We’re exploring the latest buzzwords and explaining what they mean for your company with our Future of Work series. This month we’re looking at VR.
Everyone’s talking about virtual reality.
It’s an exciting piece of technology, straight out of science fiction, that quite literally changes the way we see the world. First, we were going to have fun. Then, businesses suddenly took an interest.
In fact, it’s forecast to be worth a massive $140 billion by 2020, so it’s safe to assume a lot of us believe in its future. But, what are we actually expecting to happen?
Before we jump on the bandwagon, let’s investigate 4 key areas VR has on its agenda.
Businesses are built on great ideas, but coming up with them can be painful. Especially since, you know, brainstorming makes you worse at coming up with ideas.
So, when a fun new technology came along, entrepreneurs took note. They’re betting that brainstorming, 3D modelling and prototyping in VR is the future of work.
And thanks to all the investment in the entertainment side of VR, we’re awash with proof of concepts. Take Kingspray, a graffiti simulator that, as you’d expect, let’s user’s spray paint on virtual walls. Sounds much more fun than the average whiteboard, right?
It’s an exciting headline, but businesses aren’t taking up the offer. Having a headset in your home is one thing, kitting out the office is another. Time and again the tools that have won out have been the simplest to adopt.
Take Trello. Against all odds, this tool has managed to perfect making lists. It’s free and makes for quick, painless visual ideation. Currently, it’s a no-brainer.
2. Data visualisation
Data is never something people get excited about. But, the consensus nowadays is that data is pretty important. In fact, Forbes says that ignoring data “could be absolutely devastating for companies who are falling behind.”
And, despite the amount of data supposedly doubling every year, less than 1% is actually analysed. So when VR came along, a lot of businesses saw the potential to make looking at data much easier.
One of those was Bloomberg. They developed their own trading floor prototype with one problem in its sights: the lack of screen space faced by data-hungry traders.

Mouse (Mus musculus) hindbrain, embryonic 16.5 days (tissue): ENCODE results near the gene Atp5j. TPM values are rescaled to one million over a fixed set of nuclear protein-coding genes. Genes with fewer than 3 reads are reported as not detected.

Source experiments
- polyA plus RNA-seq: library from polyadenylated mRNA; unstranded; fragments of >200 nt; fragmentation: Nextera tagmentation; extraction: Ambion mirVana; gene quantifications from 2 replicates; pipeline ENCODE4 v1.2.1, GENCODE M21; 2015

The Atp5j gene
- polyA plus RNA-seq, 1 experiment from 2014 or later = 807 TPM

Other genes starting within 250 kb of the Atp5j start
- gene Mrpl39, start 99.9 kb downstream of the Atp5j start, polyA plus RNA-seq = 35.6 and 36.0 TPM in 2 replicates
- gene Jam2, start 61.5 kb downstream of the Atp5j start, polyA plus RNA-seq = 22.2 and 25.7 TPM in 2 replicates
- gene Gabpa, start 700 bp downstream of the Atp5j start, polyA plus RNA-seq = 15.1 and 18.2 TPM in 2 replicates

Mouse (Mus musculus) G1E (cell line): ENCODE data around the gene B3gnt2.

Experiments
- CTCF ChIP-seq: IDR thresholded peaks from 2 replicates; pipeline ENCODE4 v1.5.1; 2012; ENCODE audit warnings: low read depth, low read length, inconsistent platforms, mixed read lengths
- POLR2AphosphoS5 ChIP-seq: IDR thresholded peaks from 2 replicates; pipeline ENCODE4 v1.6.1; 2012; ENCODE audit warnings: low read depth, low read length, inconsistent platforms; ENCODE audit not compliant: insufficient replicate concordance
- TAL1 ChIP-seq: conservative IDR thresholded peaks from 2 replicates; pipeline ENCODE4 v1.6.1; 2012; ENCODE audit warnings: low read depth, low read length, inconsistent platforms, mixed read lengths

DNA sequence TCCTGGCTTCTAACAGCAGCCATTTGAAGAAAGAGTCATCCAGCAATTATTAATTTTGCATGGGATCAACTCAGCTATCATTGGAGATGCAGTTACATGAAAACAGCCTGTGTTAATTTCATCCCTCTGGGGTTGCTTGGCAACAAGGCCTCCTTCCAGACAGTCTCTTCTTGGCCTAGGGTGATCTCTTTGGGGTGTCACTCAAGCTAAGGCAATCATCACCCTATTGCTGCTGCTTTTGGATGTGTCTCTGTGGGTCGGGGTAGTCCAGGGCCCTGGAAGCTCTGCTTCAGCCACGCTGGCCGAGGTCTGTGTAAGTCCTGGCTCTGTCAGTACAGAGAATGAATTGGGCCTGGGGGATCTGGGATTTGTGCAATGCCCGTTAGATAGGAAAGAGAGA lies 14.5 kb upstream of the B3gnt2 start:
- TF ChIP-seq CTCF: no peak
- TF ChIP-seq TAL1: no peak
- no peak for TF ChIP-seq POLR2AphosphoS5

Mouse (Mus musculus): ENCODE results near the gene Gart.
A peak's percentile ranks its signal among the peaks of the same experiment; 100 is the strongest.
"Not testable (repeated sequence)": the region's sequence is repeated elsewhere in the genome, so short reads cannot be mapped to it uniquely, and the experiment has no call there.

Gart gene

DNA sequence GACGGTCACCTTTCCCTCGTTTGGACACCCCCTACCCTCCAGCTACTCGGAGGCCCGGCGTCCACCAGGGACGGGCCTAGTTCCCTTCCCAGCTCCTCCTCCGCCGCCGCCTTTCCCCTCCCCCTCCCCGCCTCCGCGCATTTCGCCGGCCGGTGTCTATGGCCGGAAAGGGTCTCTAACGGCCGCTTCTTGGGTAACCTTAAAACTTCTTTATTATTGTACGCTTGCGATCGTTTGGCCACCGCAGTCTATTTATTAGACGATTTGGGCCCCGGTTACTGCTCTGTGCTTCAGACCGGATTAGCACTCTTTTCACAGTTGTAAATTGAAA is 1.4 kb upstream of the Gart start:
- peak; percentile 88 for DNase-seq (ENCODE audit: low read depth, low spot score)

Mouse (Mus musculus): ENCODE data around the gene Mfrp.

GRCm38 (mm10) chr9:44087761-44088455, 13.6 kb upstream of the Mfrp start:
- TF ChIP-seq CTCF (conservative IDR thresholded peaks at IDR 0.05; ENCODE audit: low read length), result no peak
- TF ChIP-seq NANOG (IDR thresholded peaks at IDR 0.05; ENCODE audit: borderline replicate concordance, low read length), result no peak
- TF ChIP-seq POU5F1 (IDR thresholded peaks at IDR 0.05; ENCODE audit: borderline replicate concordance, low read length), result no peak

The problem with this is that Bloomberg is a major business with the resources to build such a bespoke tool. Most VR products are developed by small startups, on a small budget, with a small potential customer base. To top it off, Bloomberg made it back in 2014, and we haven’t heard anything since. It solved a real-world problem, but a very niche one at that.
3. Your wellbeing
Here’s something you might not know: science has shown that by just having a plant you’ll be happier, get more work done and take fewer days off sick.
Some VR developers knew this, and they felt inspired. One company, Mure VR, “turns Your office into a vacation paradise.”
But to me, this seems like the wrong solution to a real problem.
First, it eliminates the motivation for companies to invest in decent workspaces. It’s not that employees won’t need plants on their desks anymore, it that they won’t even need access to windows.
Second, prolonged time spent in VR has shown to have adverse health effects. Aside from the obvious damage to your eyes, movement within VR has been shown to prompt nausea.
A working day in VR starts to sounds much less like a paradise, and more like an episode of Black Mirror.
Businesses live and die by spreadsheets. So, when you want to build a VR product that changes the way we work, it sounds like a good place to start.
Envelop VR took this idea and developed virtual versions of Microsoft Excel and Powerpoint. They even built these using virtual dev tools. There was quite a bit of excitement, with one journalist, who actually got a test drive, commenting “it’s definitely way more fun.”
But after all the fun, they shut down.
To reach mass appeal there’s one thing tech should do: make our lives easier. And when it comes to spreadsheets, a desktop did the job just fine.
What’s going to happen
For now, we’ll keep trying VR.
But what I predict we’ll see repeatedly is this: a simple, lightweight web app will always win out. They’re cheaper, easier to build and are far more adaptable. If tech can nail those three factors down it’s going to be much more than a buzzword. But VR just doesn’t cut it, yet.